Three cheers for senior citizens! 8 September 2010
Author: Hadi Antoun
Journal and references: L’INFORMATION DENTAIRE n°30 - 8 septembre 2010
In France, life expectancy has nearly doubled in the twentieth century. The share of senior citizens over the age of 65 years in the population as a whole was on average around 17% in European countries in 2000. It will be close to 30% by 2040! In 1998, the world had 390 million senior citizens; this amount is expected to double for 2025. According to figures from the World Health Organization, in some countries in South America or in Asia, the proportion of people over 60 years old will increase by 300% over this period and will reach 2 billion in 2050, all countries combined, 80% of whom will be in industrialized countries.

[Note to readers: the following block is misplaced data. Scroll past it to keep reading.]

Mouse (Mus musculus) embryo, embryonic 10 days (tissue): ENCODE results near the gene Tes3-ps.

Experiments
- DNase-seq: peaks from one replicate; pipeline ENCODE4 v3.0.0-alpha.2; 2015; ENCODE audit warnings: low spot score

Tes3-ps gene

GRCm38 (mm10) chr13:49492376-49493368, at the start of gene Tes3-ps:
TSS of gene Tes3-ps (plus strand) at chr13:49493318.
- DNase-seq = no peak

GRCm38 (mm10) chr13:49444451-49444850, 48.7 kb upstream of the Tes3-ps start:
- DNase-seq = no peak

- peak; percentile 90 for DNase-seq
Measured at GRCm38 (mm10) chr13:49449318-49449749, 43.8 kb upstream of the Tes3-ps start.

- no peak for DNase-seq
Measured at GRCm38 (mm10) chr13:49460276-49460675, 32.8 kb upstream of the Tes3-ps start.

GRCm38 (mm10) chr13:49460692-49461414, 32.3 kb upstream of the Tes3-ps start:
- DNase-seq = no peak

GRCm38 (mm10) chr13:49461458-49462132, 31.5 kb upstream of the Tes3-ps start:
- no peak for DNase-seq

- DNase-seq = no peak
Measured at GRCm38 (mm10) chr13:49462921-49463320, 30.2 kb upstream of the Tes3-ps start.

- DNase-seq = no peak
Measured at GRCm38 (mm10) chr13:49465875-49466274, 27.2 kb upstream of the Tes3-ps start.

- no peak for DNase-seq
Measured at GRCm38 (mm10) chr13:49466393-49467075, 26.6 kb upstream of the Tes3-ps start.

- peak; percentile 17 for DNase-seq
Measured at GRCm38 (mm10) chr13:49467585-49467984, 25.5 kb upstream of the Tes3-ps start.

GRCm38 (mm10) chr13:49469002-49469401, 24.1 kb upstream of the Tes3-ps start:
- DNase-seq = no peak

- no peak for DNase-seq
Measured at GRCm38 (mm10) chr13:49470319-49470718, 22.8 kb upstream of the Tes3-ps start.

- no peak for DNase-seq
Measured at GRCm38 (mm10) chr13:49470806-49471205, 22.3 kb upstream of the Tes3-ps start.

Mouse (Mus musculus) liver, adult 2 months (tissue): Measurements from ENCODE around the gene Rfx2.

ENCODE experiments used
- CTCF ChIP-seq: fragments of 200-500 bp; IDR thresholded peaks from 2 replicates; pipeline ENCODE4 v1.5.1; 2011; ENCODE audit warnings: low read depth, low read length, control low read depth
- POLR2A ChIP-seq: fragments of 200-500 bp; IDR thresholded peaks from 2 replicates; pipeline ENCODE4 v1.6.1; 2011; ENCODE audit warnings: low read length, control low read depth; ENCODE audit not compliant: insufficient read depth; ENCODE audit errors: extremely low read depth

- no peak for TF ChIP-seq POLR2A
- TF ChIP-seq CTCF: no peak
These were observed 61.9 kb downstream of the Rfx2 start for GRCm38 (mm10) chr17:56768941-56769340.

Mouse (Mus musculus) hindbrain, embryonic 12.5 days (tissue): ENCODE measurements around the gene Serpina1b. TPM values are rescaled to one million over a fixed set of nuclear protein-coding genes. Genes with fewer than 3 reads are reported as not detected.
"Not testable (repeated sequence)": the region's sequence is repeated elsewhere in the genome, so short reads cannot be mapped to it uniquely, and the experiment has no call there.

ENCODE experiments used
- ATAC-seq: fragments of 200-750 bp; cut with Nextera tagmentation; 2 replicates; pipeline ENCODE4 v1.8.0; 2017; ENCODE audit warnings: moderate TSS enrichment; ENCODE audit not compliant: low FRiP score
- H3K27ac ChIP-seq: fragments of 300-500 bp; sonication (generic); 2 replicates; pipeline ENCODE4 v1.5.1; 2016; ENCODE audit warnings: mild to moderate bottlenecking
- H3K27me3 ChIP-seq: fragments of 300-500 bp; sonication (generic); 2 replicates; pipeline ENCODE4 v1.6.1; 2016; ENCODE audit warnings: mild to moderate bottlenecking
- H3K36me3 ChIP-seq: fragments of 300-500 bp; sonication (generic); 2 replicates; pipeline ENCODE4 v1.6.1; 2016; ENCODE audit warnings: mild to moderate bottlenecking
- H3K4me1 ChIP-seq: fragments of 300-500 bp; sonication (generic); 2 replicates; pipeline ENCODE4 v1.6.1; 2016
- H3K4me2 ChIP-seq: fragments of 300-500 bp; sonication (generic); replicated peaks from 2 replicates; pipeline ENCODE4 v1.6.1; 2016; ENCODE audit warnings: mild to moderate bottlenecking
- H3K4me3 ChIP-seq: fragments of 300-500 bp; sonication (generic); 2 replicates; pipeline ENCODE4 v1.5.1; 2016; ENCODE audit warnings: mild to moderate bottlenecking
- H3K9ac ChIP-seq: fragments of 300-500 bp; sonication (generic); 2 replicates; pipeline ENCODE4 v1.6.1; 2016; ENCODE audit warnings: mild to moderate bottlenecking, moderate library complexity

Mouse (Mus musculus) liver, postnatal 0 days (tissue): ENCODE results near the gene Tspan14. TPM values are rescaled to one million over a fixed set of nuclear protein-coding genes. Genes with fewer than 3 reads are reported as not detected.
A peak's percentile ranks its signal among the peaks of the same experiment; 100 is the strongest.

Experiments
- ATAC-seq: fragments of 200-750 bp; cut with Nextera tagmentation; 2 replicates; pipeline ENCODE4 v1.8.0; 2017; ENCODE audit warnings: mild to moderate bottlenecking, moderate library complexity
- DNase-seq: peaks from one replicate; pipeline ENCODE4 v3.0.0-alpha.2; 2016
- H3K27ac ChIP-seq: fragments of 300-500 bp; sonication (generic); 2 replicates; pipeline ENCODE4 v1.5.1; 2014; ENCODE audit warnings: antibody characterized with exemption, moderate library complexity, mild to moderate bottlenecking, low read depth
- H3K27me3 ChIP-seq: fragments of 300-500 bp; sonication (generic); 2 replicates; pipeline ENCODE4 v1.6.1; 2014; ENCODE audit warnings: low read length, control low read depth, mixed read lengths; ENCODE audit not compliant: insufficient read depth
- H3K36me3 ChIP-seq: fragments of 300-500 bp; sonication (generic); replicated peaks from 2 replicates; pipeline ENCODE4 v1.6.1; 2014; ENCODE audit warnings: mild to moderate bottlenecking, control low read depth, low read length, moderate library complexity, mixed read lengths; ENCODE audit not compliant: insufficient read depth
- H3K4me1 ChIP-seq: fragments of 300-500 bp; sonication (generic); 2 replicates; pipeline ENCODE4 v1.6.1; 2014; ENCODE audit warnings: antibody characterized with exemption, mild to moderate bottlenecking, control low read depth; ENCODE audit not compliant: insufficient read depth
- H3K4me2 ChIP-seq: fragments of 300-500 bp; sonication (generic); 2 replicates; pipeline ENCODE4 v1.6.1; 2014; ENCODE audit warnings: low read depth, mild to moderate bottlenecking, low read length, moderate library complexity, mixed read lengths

This poses a considerable challenge in terms of public health particularly regarding the development of certain diseases, such as cardiovascular diseases, hypertension, diabetes and cancer. Dental prevention is almost non-existent for the elderly. The development of caries and periodontal diseases is constantly increasing in this age group. Access to healthcare for the elderly is not always possible for various reasons even in our developed countries: the geographical distance in some areas where there are few practitioners, the economic conditions or a negative attitude against oral health.In France, 16% of individuals aged between 65 and 74 years were edentulous in 1990-1992 (Bourgeois, Berger, Hescot et al. 1995). In a relatively extensive literature review, only four countries (Finland, Sweden, UK and USA) had reliable data for a projection of the prevalence of tooth loss in the near future (Mojon et al. 2004). Nevertheless, it shows that the total tooth loss rate should decline, probably through prevention and conservative care among the younger citizens. However, since the number of missing teeth is proportional to the patient's age and since the population is ageing, will the absolute amount of edentulous patients fall? The question is left open.As for edentulous patients treated with implant-borne restorations, it should become mainstream. When completed successfully, it still remains the most reliable technique for regaining the function, the comfort, the taste and the aesthetics of teeth. What attitude should we adopt when our ageing patients are left with severe bone resorption or diseases which contraindicate heavy surgery? While simplifying procedures, reducing the number of implants and searching for bone anchoring in the basal bone, such as the zygomatic process for the maxilla or the symphysis menti for the mandible, should help rehabilitate the vast majority of our seniors citizens. Of course, the economic problem remains in addition to the technical challenges. But, I can not claim to resolve it within these few lines. However, a contribution has been made with these technical advances and these new therapeutic approaches. Our politicians will have to do the rest...
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